By Paul Schnare
Saturday, May 31, 2003
Bagworms are insect pests that can defoliate and kill evergreen trees and shrubs. In the Heartland, bagworm eggs hatch around the 15th of May. The resulting larvae exit the bag and begin feeding on the foliage of the tree or shrub that they are on. Initially the bagworm is about 1/16 inch long, and looks like a small cone. As the larvae feed, they increase in size and start forming a bag around themselves.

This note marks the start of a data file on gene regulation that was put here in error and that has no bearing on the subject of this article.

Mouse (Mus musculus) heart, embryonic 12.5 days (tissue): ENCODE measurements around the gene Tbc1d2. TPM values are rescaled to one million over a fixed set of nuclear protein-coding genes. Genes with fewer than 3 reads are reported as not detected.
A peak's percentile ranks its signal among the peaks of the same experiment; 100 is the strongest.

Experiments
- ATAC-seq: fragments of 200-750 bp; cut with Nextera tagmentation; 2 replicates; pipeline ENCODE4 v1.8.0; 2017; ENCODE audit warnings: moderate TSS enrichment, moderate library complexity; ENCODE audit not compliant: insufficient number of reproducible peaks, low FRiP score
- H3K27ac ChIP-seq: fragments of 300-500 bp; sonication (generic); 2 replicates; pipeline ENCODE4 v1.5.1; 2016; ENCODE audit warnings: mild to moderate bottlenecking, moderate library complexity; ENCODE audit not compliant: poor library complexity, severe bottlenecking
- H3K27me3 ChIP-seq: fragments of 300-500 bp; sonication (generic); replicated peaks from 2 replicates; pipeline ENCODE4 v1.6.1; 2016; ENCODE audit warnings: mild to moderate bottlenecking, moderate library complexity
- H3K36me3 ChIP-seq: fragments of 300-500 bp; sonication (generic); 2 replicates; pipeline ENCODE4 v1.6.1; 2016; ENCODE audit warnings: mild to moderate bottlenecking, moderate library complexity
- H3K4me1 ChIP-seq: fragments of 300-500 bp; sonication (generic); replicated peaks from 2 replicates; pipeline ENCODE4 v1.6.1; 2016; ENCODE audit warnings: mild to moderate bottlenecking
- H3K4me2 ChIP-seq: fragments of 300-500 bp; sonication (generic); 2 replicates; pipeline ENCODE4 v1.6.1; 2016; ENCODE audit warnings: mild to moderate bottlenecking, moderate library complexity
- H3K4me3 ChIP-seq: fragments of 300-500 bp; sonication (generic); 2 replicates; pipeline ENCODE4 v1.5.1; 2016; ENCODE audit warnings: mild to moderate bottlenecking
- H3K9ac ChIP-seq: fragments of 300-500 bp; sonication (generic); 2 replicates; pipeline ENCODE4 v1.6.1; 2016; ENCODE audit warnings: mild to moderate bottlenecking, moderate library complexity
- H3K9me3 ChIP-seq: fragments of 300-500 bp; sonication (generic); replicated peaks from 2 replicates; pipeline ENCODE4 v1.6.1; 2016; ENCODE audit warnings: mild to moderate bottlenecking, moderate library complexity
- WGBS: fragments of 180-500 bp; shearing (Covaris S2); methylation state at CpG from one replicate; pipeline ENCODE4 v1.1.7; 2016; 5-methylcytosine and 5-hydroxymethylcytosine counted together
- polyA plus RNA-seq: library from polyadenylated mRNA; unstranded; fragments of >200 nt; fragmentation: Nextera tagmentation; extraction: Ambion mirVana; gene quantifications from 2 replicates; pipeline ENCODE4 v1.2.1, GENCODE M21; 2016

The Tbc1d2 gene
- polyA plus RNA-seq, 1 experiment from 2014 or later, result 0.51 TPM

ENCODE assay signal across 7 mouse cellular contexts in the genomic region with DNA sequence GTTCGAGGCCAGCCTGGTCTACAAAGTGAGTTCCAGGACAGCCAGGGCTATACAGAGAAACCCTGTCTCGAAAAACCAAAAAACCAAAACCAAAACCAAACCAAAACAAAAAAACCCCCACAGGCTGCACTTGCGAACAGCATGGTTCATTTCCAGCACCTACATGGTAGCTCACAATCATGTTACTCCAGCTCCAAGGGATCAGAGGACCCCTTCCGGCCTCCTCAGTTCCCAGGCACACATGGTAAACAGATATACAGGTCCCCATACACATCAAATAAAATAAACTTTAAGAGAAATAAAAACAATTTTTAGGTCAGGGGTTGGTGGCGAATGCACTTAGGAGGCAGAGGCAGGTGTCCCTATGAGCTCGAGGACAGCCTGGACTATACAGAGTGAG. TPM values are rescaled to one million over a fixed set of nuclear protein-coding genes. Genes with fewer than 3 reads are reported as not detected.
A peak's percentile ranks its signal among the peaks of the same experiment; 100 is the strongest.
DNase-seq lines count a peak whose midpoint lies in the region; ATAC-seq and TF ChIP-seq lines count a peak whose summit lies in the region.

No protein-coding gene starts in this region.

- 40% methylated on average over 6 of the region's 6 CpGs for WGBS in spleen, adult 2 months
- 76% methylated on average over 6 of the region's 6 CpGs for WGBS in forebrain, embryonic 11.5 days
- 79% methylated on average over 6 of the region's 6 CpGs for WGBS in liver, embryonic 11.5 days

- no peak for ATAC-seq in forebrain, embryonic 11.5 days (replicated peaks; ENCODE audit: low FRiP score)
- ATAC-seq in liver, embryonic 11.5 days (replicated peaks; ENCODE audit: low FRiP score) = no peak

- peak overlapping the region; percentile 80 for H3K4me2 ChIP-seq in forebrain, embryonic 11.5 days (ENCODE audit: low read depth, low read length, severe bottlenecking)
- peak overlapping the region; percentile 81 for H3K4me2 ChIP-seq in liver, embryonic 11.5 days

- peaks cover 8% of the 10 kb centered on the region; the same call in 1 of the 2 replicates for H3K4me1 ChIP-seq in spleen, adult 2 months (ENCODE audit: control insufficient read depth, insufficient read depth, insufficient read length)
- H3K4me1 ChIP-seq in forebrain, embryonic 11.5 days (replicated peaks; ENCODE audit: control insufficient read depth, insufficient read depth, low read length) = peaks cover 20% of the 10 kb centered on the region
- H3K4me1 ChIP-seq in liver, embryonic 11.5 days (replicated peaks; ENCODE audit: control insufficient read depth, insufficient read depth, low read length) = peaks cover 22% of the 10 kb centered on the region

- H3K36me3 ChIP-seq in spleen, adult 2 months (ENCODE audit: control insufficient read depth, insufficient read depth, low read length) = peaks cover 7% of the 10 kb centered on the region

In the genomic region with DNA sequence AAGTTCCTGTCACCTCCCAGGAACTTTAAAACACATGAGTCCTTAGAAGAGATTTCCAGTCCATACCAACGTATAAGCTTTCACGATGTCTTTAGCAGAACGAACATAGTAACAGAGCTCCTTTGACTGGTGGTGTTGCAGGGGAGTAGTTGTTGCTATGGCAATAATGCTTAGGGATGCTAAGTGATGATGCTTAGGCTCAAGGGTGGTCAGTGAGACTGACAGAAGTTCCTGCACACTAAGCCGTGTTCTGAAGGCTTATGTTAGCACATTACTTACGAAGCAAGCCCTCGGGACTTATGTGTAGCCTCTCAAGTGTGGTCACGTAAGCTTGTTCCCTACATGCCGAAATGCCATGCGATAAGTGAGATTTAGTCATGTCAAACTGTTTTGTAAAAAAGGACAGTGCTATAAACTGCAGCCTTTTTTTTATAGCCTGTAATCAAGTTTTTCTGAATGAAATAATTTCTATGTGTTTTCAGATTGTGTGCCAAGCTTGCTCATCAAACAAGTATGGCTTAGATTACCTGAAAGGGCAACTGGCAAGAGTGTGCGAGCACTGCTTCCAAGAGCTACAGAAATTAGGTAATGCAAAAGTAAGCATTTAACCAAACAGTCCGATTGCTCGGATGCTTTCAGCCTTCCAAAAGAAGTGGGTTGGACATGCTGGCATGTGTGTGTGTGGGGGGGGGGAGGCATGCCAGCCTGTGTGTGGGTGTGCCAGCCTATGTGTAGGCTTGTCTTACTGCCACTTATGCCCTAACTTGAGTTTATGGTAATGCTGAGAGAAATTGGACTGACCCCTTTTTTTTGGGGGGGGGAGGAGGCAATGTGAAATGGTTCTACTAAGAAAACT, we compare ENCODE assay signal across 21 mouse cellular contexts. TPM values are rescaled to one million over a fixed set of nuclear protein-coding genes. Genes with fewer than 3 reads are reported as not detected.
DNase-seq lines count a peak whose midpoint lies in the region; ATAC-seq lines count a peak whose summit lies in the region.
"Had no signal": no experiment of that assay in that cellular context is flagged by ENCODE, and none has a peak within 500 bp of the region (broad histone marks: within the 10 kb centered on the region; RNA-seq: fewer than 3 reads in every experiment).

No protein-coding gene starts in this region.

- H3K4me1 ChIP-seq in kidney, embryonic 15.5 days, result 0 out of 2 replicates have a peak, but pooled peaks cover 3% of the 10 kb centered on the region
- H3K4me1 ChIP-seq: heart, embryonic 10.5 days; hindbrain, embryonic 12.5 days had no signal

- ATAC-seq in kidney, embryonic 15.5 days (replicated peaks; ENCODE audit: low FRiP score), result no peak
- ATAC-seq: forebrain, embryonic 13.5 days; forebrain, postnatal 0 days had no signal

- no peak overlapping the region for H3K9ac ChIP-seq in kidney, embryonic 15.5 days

The larvae continue feeding until August. At that time, metamorphosis occurs, and the resulting male moths fly to female moths located in the bags of the old larvae. Fertilization takes place and the female lays eggs in the bags and dies. The eggs overwinter in the bags and the process begins again the following spring.
Feeding bagworm larvae can kill evergreen trees and shrubs if completely defoliated. Larvae must be killed as early as possible after hatching in order to prevent damage. Each bag will produce on the average of 750 bagworms.
Control early in the season can be obtained with the use of sevin, methoxychlor, diazanon, cygon, or Bt. As the worms get larger, later in the season, they are harder to kill. At that time you only get good kill with methoxychlor, diazanon, or cygon.